News & Politics

When Reporter Demands Trump Nationalize Companies to Fight COVID-19, He Calmly Points to Venezuela

President Donald Trump speaks during a coronavirus task force briefing at the White House, Friday, March 20, 2020, in Washington. (AP Photo/Evan Vucci)

During President Trump’s daily Coronavirus Task Force update on Sunday, a reporter challenged him about why he wasn’t taking over businesses and industries under the Defense Production Act.

Last week the president signed the DPA, a 1950 act by Harry Truman, that allows government to dictate to companies what they should make to help the country, usually in times of war and national emergencies.

In signing the measure, the president put the country on a war-footing against the “invisible enemy,” as he calls it.

But Democrats are upset that the president hasn’t taken over industry and forced them to manufacture needed items.

During the Coronavirus Task Force update Sunday, a reporter asked President Trump, “We know governors across the country are pleading with you to utilize the DPA. Why not use it now if that would answer their pleas?”

The president’s response should be used in every Econ 101 class from now on. Even in the never-before-seen over-the-top U.S. reaction to the National Emergency, Trump calmly advised restraint because, basically, capitalism works. There are companies making ventilators, masks and other supplies.

He explained by saying he signed it but hasn’t had to use it yet. It’s possible he may have to invoke it to smooth supply chain needs, but so far he has not needed it. And here’s why: because he doesn’t have to.

“We are using it now. The fact that I signed it it’s in effect. But you know, we’re a country not based on nationalizing our businesses. Call a person over in Venezuela and ask how did nationalization of their businesses work out – not too well. The concept of nationalizing our businesses is not a good concept.”

Trump explained that the government doesn’t know everything. It couldn’t possibly begin picking companies to make certain items because they may not have a clue how. He says companies with know-how are calling him and offering to make what the country needs:

“Here’s the beauty of it. If we go out and we say we want masks, we don’t know who to call on masks. Hanes – that makes things of cotton, various elements, lots of things, great company – called us and said we’re going to make millions of masks. We got a call today from 3-M … they’re going to make tremendous products; they’re more or less in that business and if they’re not – for instance General Motors spoke to us, Ford spoke to us about doing ventilators. The beauty is they’re calling us. If you go the nationalization route, we’re going to tell a company to make a ventilator. They don’t even know what a ventilator is. In the case of one company, they used to make them years ago and they know how to make them. It’s a very complex piece of equipment…”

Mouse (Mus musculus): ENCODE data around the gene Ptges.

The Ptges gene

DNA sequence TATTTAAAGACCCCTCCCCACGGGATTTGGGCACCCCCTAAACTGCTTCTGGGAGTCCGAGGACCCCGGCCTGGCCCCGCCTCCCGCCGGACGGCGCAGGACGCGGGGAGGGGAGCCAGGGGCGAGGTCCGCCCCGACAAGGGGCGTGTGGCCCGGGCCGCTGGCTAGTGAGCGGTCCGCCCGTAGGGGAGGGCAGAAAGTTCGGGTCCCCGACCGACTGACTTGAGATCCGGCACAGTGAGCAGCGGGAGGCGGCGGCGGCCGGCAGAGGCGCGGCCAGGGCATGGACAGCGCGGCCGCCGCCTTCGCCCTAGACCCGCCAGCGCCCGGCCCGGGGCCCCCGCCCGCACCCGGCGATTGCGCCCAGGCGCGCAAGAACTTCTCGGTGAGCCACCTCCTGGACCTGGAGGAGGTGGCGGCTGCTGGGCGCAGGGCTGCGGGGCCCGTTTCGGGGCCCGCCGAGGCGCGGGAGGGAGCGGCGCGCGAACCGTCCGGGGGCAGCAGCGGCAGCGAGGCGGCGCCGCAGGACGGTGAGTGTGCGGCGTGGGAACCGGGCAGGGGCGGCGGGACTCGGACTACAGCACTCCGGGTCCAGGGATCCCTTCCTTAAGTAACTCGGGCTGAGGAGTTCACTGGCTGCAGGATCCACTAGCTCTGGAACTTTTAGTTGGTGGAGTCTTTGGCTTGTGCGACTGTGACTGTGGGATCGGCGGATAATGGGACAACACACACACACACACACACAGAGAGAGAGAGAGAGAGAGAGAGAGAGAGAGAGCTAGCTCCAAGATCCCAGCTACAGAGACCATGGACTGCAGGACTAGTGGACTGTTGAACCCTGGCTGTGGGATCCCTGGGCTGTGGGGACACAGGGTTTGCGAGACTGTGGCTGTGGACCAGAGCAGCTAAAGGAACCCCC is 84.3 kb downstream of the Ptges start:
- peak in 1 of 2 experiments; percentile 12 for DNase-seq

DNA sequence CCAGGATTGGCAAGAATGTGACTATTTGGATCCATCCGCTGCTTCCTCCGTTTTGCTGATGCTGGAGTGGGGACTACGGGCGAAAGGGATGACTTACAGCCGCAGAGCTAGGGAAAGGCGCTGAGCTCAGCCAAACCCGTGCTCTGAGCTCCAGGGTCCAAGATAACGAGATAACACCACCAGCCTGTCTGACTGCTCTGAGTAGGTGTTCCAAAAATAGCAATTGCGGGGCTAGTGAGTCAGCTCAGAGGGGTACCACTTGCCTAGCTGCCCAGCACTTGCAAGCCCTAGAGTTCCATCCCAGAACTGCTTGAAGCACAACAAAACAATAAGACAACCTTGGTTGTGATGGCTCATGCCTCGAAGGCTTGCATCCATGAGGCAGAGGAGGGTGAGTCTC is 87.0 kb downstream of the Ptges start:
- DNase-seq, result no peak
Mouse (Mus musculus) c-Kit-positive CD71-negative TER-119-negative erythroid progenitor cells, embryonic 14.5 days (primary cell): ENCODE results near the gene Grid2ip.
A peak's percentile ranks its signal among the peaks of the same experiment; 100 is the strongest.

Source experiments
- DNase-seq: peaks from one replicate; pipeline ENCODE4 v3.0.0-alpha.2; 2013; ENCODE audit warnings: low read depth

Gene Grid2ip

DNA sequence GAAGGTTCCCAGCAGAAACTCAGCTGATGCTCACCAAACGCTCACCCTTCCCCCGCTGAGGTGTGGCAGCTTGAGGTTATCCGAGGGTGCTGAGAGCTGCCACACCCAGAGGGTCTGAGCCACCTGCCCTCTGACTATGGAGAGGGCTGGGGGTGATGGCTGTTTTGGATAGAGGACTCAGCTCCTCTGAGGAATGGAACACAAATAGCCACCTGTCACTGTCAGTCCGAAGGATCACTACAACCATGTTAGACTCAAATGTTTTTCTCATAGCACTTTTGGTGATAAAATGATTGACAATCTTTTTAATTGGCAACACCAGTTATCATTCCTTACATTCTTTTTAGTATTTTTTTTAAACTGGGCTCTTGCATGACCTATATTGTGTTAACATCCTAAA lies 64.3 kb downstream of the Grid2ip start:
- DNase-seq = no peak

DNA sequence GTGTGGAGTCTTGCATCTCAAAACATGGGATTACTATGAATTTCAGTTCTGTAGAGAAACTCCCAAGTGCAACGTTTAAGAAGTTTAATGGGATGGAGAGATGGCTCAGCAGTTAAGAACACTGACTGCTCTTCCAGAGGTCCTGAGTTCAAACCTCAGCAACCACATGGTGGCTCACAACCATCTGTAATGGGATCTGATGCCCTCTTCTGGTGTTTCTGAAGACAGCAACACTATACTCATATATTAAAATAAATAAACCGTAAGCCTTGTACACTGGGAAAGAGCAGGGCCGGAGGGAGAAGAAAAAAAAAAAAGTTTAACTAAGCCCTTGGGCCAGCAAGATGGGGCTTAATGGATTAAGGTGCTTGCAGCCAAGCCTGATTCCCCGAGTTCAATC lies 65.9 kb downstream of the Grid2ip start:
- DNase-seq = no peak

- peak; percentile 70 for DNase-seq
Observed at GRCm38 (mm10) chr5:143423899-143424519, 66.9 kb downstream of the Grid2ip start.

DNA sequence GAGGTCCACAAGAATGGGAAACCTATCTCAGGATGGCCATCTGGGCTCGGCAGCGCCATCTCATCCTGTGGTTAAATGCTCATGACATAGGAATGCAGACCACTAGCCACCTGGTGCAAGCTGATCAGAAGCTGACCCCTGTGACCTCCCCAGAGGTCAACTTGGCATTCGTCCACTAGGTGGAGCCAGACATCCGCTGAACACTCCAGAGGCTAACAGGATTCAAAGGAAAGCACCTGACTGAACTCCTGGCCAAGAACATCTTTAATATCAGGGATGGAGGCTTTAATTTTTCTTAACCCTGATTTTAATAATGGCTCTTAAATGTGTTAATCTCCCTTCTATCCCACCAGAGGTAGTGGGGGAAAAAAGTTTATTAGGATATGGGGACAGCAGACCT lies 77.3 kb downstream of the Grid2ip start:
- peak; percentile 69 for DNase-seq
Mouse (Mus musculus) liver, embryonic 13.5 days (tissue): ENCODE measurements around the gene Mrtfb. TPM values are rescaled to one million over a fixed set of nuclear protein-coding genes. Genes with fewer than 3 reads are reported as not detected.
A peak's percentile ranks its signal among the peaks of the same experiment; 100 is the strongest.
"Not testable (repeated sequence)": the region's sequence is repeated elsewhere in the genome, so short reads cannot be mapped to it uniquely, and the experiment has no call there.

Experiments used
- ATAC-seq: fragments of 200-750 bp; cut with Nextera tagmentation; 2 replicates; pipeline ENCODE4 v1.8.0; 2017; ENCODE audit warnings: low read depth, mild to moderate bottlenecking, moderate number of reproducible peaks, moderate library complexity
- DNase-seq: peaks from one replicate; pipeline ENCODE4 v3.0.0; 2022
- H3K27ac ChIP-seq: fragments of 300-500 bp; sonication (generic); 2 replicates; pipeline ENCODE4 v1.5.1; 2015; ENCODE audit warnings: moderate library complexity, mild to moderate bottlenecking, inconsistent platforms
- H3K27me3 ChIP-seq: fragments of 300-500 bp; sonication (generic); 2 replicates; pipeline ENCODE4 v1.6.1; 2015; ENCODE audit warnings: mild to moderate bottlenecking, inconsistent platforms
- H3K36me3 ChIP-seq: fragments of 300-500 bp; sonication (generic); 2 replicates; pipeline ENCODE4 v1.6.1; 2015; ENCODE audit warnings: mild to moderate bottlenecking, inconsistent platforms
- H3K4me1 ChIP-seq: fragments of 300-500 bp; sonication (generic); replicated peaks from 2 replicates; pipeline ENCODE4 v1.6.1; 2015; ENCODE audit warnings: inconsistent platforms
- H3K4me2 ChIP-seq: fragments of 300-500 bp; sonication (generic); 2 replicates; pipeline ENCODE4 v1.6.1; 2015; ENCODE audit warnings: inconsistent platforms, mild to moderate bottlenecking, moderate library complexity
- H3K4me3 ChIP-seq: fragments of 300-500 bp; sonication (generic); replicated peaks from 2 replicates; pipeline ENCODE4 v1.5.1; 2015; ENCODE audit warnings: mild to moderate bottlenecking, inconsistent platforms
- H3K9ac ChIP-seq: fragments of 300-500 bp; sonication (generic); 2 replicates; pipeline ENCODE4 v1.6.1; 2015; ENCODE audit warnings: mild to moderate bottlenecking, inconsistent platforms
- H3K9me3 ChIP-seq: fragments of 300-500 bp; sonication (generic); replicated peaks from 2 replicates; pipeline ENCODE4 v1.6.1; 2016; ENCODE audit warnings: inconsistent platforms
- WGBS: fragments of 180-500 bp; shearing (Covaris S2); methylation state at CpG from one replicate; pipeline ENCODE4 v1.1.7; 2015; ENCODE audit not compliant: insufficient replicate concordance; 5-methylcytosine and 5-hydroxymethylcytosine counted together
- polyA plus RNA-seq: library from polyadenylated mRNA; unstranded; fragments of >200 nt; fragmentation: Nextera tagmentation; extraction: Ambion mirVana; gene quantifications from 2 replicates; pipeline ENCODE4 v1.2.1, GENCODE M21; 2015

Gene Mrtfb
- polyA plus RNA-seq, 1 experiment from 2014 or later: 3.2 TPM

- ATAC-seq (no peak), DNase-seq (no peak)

While Lefty news outlets report that using the DPA isn’t nationalism per se because the country can contract with companies, that still forces the company to bend to the command of the government. It may not be nationalism by these news sites’ lights, but it isn’t capitalism, either. And it’s certainly not freedom.

The media and their political party, the Democrats, are demanding the president default to a takeover of industry to fight the virus. Trump even says he’s been getting pressure to do so but won’t because “the beauty of it” is what he’s doing right now works:

“So it’s really working out very well. That’s why I gave you the numbers. We’re taking it out of our supply and we’re re-stocking our supply. We are backing up our governors. The governors have to go out and do their thing and you have a lot of governors and they’ve done a fantastic job. And some that haven’t. Usually the ones that complain are the ones who haven’t.”

Trump so far is using a light touch on companies. Let’s hope he keeps it that way. Emergencies like this have a tendency to entice politicians into wielding more control over individuals in the country and end up keeping those policies long after the immediate threat is over. See our response to 9/11 for an example.

We’ve seen government doing enough strong-arming of people trying to conduct their lives by sending police to break up groups on beaches and in parks and trails.

Paying for bailouts and backstopping industries will be painful enough. Please don’t throw away our value of freer markets amid the Left’s hysteria.